We employ Stevie, a local young man, who takes care of our chickens and the other animals on the main school site. Alex is employed to look after the water buffalo and sheep on the marsh and to oversee the running of the farm as a whole.
The children at our school love the animals. Our hens are all free range and have the run of the school playing field and playground. They’re so tame that they’ll cross the playground at break time with complete confidence and eat from the palm of a child’s hand. The children also collect the eggs, which are then sold to the parents.
By the book
A year after we introduced the hens, Alex purchased four pygmy goats from a local farmer. Talking to experienced farmers and asking for their advice is highly recommended. The farming fraternity are usually very keen to see children interact with farm animals and learn about where the meat on their table comes from.
It is, however, essential that you contact the Department for Environment and Rural Affairs (DEFRA), if you decide that you’d like to keep goats, sheep, cattle or pigs. You must inform DEFRA one month before obtaining the animals and they’ll give you a holding number, while signposting you to all the advice you might need.
Additionally, risk assessments will need to be written, addressing the risks and hazards associated with keeping animals. These should be shared with all stakeholders and regularly reviewed. That may sound onerous, but the intention is to keep everyone safe from harm, including the animals themselves.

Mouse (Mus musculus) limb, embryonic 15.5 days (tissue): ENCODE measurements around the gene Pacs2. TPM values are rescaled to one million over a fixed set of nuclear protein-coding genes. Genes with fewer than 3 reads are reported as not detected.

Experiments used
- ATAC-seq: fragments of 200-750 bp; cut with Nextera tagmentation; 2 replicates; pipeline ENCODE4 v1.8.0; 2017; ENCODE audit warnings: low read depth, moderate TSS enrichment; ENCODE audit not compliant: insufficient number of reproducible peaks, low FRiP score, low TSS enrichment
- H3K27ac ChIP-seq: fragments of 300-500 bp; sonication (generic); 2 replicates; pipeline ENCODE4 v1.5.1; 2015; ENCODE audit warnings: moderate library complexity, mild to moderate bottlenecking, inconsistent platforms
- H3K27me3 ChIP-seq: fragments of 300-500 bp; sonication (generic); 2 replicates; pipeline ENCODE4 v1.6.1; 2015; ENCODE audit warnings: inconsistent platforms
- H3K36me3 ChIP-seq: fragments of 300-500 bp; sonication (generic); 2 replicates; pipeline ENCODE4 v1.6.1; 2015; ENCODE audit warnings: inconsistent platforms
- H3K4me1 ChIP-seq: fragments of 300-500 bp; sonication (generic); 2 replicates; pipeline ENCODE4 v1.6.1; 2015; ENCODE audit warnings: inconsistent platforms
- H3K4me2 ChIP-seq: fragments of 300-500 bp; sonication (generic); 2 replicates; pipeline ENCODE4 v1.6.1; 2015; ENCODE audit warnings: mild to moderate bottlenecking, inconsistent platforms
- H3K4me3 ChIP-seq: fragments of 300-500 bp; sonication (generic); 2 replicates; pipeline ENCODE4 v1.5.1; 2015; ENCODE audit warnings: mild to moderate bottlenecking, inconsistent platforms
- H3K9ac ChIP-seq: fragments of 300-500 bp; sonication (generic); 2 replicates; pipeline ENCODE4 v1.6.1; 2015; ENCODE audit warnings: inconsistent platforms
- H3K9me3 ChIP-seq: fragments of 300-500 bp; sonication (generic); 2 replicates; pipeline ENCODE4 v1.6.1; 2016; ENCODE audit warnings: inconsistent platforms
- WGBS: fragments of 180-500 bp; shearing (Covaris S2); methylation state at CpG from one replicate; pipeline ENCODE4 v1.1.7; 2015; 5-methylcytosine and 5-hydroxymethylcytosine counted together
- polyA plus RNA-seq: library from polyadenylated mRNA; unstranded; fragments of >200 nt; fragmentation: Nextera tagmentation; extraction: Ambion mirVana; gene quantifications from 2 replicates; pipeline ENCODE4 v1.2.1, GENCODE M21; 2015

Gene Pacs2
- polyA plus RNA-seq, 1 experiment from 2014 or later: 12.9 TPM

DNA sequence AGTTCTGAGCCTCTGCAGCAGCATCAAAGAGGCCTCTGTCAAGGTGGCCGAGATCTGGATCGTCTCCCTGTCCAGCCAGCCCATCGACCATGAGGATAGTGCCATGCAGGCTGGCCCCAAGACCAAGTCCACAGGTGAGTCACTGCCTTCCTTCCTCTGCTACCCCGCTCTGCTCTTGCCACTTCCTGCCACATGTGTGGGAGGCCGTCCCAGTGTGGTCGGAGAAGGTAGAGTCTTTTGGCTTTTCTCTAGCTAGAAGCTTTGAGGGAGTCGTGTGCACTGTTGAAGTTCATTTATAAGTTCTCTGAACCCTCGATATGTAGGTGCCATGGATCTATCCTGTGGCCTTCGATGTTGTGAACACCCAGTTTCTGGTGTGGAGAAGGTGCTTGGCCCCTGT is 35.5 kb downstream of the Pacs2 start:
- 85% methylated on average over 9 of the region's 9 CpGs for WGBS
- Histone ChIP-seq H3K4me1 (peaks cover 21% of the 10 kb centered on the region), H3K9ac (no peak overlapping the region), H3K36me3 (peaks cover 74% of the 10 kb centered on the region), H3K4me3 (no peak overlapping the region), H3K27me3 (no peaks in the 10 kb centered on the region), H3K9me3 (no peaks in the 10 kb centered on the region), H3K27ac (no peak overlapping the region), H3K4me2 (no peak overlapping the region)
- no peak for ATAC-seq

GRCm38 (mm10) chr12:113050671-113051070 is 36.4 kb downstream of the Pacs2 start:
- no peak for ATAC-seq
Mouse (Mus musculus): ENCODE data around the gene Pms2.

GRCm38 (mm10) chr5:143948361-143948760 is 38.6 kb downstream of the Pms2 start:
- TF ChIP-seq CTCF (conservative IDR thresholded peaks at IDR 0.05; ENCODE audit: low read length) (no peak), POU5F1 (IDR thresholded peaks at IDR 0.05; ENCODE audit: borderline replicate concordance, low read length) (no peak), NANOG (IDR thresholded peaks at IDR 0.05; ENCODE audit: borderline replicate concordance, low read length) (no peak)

Looking after animals has a very positive impact on children. It can assist with their mental health and wellbeing (think of reading dogs and equine therapy), while promoting character traits such as kindness and empathy. Animals can also provide an inspirational boost to children’s creativity and ability to express themselves.
Ups and downs
We first purchased our water buffalo shortly after obtaining the goats. I remember a Year 4 child at the time asking me “Where do they lay their eggs?” If there was ever a reason to educate children about animals and farming, there’s the perfect example.
Finally, I want to impress on readers that keeping animals at a school can involve a steep learning curve. Our herd of water buffalo escaped from the marsh the week after we put them on the land. Someone had left the gate open (it’s now securely padlocked) and the herd ran away, only to become accidental TV stars on the local news. However, the event also served to expose our animals to the wider media world. Our buffalo and related projects have since featured on the BBC’s Countryfile, Blue Peter, Channel 4 News and in several national newspapers. This has raised the school’s public profile and helped us attract significant funding.
If you do end up deciding to work with animals, you’ll inevitably experience some ups and downs along the way – but the rewards and the benefits to your children will be worth it. Just remember to lock any gates!
If you decide to keep cattle, you’ll need to have them TB tested by a qualified vet. This may be required once a year or biannually, depending on your area of the country.
The cost of food is a serious consideration – beef nuts for cattle, special pellets for sheep, different pellets for chickens. You need to stock up with enough food and store it in a dry, secure place. You’ll also need hay in winter, when the grass will be short or covered in snow, and vet bills can be expensive, depending on the issue.
Given these financial considerations, it’s advisable to get the whole school community on board. Fellow enthusiasts will come up with ideas for fundraising, the proceeds of which can go into a pot specifically for the animals.
Mike Fairclough is the Headteacher at West Rise Junior School